In terms of standards of proof, you wouldn’t take the type of evidence you’re offering from a pharmaceutical company. “The scientific community hasn’t actually studied this medicine, but 5 people we know said it works really well and you won’t die from taking it. Five people can’t be wrong.” I wouldn’t bet my life on that kind of proof.

As far as objects manifesting themselves out of nowhere, I find it very hard to believe. As, I think, it should be. How does one accept a statement like that when everything one knows about life contradicts everything that statement claims? It’s fundamentally a horrible idea to blindly accept anything (everything) you’re told. You’d end up believing that politicians told the truth.

As far as your analogy about computers, it isn’t really accurate in this situation. In fact, it speaks totally against what you’re trying to convince me of. Computers came about because of scientific study. Research and ideas based on a solid scientific foundation. Computers didn’t exist in some strange dimension in which we brought them out of by “detecting them,” or using strange devices to “prove they exist.” What you’re claiming goes against EVERY solid scientific idea known to man. You’re proposing something that goes against hundreds of years of solid scientific discovery. Scientific theories and laws that apply to every single possible situation in life… except when it comes to ghosts. There, as you seem to think, science has it all wrong. You saying that matter is spontaneously generating itself (manifesting, as you say). If that was true, we’d have our energy crisis solved. We could spontaneously manifest crude oil in this family’s house and pay $1.00 per gallon of gas again!

We know how matter and energy work. Objects are made of atoms. They reflect light and that’s how we see them. Atoms do not “manifest.” Newton’s law applies here. For every action, there is an equal and opposite reaction. For matter to spontaneously generate, it would, logically, spontaneously destruct/disappear/implode… whatever you want to call it. And the amount of energy required to create matter would be so tremendous that the Earth would no longer exist. Einstein’s equation E=MC^2 spells this out. Written in its original form, M=E/C^2 tells you, theoretically, the amount of energy required to create a mass. (I’m doing actual science here.) Suppose we wanted to create a glass plate that weighs, modestly, about 5 grams. This would require 449,377,589,368,408,820 joules of energy. Put another way, this is the amount of energy capable of accelerating 990,707,999,000,000,000 lbs of weight (495,353,999,500,000 tons!!!) at a speed of 1 meter per second, per second. This amount of energy “manifesting itself” in someone’s house would destroy the planet, and probably anything within a few light years of us.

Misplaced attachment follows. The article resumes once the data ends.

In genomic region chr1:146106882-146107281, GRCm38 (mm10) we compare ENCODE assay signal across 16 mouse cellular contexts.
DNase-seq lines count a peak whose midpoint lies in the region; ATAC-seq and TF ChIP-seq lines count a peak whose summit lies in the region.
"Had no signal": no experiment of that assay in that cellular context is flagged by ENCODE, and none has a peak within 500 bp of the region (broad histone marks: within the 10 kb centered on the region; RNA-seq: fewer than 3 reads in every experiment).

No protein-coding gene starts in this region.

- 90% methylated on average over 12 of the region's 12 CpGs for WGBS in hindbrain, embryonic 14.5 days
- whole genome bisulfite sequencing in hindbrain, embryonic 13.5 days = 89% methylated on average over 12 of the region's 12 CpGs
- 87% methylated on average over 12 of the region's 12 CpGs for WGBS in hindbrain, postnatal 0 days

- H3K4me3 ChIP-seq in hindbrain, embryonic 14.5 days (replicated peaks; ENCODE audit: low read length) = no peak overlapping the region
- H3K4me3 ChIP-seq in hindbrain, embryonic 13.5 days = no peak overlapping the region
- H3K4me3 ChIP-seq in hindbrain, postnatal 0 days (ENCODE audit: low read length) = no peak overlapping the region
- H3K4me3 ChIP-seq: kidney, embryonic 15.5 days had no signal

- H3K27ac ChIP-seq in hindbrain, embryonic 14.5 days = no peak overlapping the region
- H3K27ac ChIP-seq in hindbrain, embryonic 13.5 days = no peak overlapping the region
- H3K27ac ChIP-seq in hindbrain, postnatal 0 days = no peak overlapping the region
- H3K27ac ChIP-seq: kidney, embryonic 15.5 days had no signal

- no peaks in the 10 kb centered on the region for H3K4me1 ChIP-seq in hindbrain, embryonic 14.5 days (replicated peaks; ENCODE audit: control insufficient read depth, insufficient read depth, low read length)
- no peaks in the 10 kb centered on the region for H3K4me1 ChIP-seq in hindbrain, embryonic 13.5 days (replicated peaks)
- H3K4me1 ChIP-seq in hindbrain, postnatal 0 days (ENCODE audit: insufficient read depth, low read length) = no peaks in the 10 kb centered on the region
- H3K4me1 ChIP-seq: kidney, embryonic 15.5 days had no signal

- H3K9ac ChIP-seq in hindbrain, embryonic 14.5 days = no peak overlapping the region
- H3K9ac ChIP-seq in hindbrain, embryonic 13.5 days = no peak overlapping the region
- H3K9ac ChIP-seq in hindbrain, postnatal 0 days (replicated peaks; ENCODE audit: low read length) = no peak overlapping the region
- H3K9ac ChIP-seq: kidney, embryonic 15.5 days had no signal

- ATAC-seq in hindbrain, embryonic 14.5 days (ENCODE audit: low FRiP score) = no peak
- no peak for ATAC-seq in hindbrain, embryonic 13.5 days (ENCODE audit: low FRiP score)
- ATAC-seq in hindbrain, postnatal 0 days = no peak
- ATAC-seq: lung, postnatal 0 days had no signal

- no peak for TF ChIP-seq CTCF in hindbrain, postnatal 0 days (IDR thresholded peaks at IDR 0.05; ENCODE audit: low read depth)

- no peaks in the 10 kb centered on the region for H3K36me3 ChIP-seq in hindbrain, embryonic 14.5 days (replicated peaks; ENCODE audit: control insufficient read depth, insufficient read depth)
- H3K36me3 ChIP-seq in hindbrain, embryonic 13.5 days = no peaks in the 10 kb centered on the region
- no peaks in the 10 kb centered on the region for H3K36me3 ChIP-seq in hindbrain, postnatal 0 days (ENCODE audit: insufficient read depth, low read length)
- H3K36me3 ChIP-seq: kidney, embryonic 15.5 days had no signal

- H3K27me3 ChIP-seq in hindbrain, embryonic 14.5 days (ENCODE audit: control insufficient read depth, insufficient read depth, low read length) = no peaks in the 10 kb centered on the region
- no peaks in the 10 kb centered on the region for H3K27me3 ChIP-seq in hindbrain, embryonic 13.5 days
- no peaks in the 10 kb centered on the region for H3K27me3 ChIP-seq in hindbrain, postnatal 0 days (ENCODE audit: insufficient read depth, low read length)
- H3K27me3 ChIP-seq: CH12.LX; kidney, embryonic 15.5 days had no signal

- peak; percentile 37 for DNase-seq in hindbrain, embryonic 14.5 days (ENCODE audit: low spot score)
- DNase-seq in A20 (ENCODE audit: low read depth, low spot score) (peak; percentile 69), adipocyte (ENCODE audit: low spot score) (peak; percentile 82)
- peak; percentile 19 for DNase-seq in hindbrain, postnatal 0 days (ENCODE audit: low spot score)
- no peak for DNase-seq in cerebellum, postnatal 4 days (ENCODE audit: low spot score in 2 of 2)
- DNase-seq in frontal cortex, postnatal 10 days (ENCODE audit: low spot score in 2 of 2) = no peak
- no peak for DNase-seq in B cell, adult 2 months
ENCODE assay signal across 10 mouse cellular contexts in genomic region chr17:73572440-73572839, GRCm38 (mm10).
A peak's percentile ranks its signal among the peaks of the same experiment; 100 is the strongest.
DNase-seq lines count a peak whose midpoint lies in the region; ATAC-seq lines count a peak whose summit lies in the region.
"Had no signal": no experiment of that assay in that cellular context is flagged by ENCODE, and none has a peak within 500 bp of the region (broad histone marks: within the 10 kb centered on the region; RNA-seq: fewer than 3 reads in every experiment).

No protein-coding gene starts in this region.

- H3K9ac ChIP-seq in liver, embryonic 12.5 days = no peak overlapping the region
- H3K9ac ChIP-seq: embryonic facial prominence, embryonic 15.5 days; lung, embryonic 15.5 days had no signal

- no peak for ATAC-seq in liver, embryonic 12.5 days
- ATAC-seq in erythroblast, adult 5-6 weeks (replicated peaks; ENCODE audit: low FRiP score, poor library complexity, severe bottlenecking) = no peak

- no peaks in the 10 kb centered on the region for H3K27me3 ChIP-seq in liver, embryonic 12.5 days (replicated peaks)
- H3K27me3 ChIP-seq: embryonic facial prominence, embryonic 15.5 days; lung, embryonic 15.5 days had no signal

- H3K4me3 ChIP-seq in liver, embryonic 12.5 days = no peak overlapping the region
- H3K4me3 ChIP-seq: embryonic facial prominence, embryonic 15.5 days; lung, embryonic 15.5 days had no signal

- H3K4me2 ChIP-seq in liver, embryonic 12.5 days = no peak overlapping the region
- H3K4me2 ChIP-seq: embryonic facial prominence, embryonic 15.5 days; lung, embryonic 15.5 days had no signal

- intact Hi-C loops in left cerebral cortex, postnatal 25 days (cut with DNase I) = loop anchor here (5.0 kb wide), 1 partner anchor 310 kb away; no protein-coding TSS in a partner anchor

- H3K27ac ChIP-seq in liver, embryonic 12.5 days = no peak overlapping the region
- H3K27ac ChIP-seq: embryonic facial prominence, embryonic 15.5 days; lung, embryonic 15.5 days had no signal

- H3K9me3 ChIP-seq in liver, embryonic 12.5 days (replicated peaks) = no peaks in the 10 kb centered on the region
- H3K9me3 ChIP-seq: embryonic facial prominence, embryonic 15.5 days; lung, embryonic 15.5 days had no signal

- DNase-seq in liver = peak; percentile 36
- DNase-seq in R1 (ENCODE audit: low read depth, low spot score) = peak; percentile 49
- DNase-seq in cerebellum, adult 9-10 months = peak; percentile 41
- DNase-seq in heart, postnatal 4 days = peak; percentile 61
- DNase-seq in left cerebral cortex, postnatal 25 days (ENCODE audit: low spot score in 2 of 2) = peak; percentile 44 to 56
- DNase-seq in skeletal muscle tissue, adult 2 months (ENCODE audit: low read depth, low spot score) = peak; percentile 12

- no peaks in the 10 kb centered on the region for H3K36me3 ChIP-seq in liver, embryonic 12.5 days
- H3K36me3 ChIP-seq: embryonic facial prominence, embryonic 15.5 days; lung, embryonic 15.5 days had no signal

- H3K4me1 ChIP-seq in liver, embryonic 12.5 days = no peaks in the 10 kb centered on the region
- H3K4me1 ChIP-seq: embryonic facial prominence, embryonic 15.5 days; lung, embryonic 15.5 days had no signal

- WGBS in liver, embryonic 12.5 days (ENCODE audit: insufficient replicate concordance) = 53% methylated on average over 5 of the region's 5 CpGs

I’m sure that you do sincerely believe what you’re telling me. But, when looked at under a scrutinizing light, nothing that you’re proposing makes any kind of sense. It’s easy to take something that is “yet to be explained” and claim that it is “unexplainable.” It just hasn’t been explained yet. Before lightning was explained, it was thought to be the work of “God,” the paranormal explanation. Now we know that static electricity causes lightning, through the discoveries of science.

My overall point is that science has been a tool for mankind for as long as man has been able to reason. Anything that has stood the test of scientific scrutiny has always been what human society has thrived on, because of its truth. Because it works! Anything that doesn’t stand up to the test of science falls by the way-side. Into the “paranormal,” or, as the word indicates, that which is not normal. Accepted. It is anomalous phenomenon. And anomalies are just that; anomalies. Things that are perceived as strange because of a lack of information. Science is the “normalizing” factor. If a proposition can’t stand up to accepted scientific knowledge, then we know that it can’t be true. There must be additional unknown information that needs to be discovered.